Friday, September 23, 2005

Training For a Mountain Run

My next mini-goal is to complete the uphill 10K, 700 meter (2296 feet), ascent of the Brandenkopf Mountain in the Black Forest on October 9th. Now I have just finished a marathon so I can't jump into an overly intensive training session for the next 2 weeks. However, I am curious how people train for a mountain run so have been doing some surfing and have come up with a few ideas.

Running in mountain and other uphill races can be made much easier and performance greatly improved by specific training. Running uphill involves vigorous employment of all of the limbs of the body and of the cardiovascular system. The elite uphill performer has the following physiological characteristics:

• high aerobic capacity
• strong ankles
• very strong quadricep, hip and gluteal muscles
• well toned stomach muscles
• arms that can maintain a vigorous action for long periods without tiring and losing 'form'.

The first objective for the serious mountain runner aiming to improve uphill performance is to develop these characteristics through an appropriate package of training measures. The good news (for me) is that I obtained a lot of this during my marathon training program, supplemented with the weight training, pushups, sit-ups and occasional hill runs that I performed. Here is what John Harding recommended in an article called “Uphill Running”.

Training Activities That Improve Uphill Running

1. A high training volume to increase aerobic capacity. To run up a mountain, you must have very good endurance so that the legs and arms do not tire too soon, and you must have very good aerobic capacity so that the aerobic threshold is high enough to avoid anaerobic wastes clogging the muscles until nearing the finish.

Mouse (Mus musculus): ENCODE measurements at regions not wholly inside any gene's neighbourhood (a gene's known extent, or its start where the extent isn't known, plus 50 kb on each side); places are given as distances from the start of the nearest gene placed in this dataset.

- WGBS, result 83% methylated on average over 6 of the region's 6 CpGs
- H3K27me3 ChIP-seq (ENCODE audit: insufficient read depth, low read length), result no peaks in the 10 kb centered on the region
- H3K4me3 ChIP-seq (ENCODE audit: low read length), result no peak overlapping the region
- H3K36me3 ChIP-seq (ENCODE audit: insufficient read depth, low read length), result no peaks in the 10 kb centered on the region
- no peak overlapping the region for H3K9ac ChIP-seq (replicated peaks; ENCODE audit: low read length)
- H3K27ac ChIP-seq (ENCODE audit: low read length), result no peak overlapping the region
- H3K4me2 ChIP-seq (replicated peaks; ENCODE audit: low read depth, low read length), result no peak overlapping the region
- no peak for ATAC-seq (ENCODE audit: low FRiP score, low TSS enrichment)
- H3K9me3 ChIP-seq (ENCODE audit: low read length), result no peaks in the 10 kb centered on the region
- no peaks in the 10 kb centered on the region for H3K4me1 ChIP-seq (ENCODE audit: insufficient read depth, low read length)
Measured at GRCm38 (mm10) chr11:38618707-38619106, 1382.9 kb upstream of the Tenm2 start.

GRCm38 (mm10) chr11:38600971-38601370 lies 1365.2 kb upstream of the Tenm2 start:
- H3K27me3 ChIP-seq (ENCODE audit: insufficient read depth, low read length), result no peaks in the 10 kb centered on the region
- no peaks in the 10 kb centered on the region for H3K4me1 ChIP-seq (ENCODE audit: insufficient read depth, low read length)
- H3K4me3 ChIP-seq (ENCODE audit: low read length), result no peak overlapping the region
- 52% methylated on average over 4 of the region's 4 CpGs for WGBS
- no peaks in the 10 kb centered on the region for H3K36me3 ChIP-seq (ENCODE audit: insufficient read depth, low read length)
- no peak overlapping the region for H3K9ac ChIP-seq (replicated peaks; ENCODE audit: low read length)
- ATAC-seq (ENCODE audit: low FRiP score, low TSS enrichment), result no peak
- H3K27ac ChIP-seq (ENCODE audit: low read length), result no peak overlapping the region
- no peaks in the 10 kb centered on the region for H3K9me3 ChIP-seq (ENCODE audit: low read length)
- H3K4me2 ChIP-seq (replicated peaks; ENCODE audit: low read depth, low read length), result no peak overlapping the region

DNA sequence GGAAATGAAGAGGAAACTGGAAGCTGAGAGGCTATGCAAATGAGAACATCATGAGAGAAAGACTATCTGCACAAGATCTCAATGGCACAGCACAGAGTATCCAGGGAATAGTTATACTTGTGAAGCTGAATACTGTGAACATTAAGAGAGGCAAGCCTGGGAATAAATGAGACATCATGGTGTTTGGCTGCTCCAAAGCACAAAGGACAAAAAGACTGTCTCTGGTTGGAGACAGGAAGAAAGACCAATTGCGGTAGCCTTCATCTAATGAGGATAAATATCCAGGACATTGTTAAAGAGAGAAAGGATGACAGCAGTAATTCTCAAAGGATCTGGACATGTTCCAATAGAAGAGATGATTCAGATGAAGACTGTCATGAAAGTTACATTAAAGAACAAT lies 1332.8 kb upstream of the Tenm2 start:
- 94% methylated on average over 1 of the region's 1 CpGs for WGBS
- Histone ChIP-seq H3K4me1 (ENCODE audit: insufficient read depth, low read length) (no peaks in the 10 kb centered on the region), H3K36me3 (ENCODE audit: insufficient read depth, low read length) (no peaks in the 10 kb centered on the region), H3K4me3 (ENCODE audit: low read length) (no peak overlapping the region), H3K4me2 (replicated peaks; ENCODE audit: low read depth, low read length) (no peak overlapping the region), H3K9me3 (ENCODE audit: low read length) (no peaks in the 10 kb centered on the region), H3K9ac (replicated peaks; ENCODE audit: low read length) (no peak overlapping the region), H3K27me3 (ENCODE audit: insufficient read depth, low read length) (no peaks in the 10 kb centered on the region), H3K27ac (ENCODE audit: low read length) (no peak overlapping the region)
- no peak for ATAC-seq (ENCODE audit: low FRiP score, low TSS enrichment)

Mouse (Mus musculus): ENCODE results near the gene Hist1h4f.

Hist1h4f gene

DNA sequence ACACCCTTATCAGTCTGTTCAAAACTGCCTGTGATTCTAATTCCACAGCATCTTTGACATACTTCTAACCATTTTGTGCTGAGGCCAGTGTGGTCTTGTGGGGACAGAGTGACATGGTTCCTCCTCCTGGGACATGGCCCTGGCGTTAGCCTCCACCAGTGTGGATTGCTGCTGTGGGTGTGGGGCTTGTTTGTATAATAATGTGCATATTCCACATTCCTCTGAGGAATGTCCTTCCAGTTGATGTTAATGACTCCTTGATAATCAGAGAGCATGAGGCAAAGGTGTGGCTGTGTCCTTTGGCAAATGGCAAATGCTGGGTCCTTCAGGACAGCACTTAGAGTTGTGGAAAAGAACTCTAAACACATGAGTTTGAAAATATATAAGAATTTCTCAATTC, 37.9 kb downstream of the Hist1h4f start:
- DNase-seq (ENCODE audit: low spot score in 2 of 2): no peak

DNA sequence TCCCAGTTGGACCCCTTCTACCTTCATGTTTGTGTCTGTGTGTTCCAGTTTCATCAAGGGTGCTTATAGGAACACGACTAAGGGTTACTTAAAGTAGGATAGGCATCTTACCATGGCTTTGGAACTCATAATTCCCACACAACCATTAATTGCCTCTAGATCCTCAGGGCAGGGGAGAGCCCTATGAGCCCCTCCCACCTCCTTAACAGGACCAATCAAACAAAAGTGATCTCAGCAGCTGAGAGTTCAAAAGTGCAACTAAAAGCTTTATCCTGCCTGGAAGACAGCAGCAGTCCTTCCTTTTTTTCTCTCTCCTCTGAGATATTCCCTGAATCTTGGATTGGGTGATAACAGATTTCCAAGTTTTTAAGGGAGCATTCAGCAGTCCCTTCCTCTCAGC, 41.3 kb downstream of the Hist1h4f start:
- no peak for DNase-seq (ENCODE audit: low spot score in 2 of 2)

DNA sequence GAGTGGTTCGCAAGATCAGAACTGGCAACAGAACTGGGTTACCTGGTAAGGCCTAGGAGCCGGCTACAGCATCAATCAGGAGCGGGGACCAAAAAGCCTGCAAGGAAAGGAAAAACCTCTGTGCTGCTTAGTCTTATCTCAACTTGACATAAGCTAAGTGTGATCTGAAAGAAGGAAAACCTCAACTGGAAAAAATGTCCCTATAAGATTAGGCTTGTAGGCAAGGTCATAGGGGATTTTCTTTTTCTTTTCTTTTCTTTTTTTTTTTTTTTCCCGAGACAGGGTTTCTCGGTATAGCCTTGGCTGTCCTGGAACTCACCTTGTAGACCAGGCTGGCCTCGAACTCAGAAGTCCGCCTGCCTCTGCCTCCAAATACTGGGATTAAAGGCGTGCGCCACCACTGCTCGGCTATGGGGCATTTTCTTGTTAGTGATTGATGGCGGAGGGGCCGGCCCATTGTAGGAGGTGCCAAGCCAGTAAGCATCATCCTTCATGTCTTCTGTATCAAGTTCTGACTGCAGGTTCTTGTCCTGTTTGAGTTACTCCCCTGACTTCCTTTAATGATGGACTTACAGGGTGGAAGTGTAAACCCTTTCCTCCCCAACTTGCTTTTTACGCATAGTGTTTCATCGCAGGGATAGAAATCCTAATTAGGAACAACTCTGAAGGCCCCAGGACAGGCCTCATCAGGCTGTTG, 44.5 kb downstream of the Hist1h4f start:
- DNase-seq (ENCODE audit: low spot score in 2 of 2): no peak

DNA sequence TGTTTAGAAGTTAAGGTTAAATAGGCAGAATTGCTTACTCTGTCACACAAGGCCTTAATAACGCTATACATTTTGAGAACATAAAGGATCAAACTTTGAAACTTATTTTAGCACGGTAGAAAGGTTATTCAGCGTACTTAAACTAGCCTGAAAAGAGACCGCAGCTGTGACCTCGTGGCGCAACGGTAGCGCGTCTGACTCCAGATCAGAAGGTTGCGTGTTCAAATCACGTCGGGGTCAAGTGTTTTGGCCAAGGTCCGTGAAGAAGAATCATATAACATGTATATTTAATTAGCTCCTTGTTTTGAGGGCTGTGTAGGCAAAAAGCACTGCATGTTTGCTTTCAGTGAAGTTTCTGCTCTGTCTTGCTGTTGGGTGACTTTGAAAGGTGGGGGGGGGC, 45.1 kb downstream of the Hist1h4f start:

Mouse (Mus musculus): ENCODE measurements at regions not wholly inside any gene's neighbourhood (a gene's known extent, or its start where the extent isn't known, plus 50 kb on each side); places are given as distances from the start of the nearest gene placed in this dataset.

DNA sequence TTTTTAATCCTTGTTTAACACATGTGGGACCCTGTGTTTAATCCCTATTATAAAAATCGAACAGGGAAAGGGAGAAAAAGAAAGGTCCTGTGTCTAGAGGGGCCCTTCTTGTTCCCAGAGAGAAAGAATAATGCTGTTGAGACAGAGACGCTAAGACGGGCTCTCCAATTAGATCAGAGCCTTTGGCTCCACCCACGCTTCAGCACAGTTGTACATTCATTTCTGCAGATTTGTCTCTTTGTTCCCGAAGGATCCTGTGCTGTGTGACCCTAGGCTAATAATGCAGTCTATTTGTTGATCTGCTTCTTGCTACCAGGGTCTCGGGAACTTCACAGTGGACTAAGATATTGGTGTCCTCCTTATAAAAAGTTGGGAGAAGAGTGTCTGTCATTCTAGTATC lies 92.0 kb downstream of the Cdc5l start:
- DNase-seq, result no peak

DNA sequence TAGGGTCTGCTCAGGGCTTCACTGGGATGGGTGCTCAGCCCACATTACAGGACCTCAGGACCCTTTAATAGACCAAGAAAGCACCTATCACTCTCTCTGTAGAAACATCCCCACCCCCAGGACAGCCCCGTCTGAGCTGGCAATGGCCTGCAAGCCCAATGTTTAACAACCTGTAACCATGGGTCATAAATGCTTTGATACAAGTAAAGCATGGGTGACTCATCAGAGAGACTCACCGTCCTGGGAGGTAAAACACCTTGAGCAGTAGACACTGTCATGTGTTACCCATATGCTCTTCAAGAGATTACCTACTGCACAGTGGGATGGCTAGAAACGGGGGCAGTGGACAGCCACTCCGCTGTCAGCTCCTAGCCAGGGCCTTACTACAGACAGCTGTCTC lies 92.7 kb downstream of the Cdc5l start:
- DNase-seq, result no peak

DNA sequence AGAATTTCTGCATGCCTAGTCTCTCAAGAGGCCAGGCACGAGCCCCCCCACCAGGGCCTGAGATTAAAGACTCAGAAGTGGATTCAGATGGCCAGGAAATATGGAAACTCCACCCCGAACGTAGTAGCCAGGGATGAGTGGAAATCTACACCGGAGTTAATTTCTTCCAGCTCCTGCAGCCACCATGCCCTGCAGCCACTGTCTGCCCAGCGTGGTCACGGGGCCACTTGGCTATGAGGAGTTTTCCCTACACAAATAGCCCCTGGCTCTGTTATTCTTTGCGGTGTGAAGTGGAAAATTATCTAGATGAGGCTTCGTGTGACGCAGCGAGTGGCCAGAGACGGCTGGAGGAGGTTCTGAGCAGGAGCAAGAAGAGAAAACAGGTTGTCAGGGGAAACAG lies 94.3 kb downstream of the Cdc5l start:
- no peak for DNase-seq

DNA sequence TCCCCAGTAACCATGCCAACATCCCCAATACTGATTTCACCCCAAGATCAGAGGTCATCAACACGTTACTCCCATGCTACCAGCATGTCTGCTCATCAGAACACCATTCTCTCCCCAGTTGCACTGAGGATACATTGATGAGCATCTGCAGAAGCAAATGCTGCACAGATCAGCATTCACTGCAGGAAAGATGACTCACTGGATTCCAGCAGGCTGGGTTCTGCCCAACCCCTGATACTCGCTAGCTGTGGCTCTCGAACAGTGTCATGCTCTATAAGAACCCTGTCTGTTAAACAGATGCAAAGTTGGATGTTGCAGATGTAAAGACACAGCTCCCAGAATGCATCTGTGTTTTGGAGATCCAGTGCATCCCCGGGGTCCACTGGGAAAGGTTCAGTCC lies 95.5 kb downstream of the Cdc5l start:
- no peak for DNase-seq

2. Perform Overload and Recovery Workouts. Endurance levels are increased by overload and recovery workouts so that muscles are heavily fatigued and glycogen levels greatly depleted followed by easier days in which repair, replenishment and strengthening occurs. For the mountain runner, regular long runs and long bike rides throughout the year are the best options for optimum results.

3. Cycling. Cycling greatly strengthens the quadriceps and stomach muscles, while avoiding the foot strike pounding of running. The quadriceps muscles in the front of the upper leg are the engine room muscles for both cycling and running uphill.

4. Upper Body Work. Strong but not overly muscled arms greatly assist uphill running performance and keep the muscles in balance, and a couple of short weight training sessions a week throughout the year using moderate (not heavy) weights achieve this goal of adequate upper body strength.

5. Stomach Strengthening. Stomach strengthening exercises include sit-ups and doing cycling motions with the legs while the back is flat on the floor. Strong stomach muscles keep the spine well supported, assist good running form and help avoid lower back, hip and pelvic overuse injuries.

6. Stretching. Both uphill and downhill running fully extend the muscles in the front and the back of the legs. Hence a high level of flexibility is needed both to maximise speed and to avoid injury. This means maintaining a good stretching program as a routine throughout the year, and before racing having a good warmup and stretching regime.

I also found a couple tips for mountain running:

- Running as fast as possible to the top of a hill and then jogging back down tends to be counter-productive.

- A much better method involves bouncing up a hill, with high knee lift and vigorous arm movement that best looks like sprinting in slow motion.

So I think my training so far this year has been in the right direction for this race. Next week I need to head for the hills for at least a couple hill runs and maybe some hill repeats before race day on October 9th.

This goal is way more daunting than a marathon in my mind. I used to live (and run) in Monterey Ca. There is a special place of loathing in my heart for hills. But I hear running them is "good for you." :-)
I'm damn impressed that you are heading into this, Jack. I can't imagine even attempting something like this where I am right now. I hope I feel like you do when I finish my marathon because right now all I want to to do is take a few weeks off and loaf.

"A much better method involves bouncing up a hill, with high knee lift and vigorous arm movement that best looks like sprinting in slow motion."

And when I read this quote, I thought about a shot I saw of Paula Radcliffe in the Piranese (sp?) doing hill training and that was exactly the motion that she had.
You should have acknowledged where you got this material. Why do people think it's OK just to steal content? Either post a link, or explain who actually created it.
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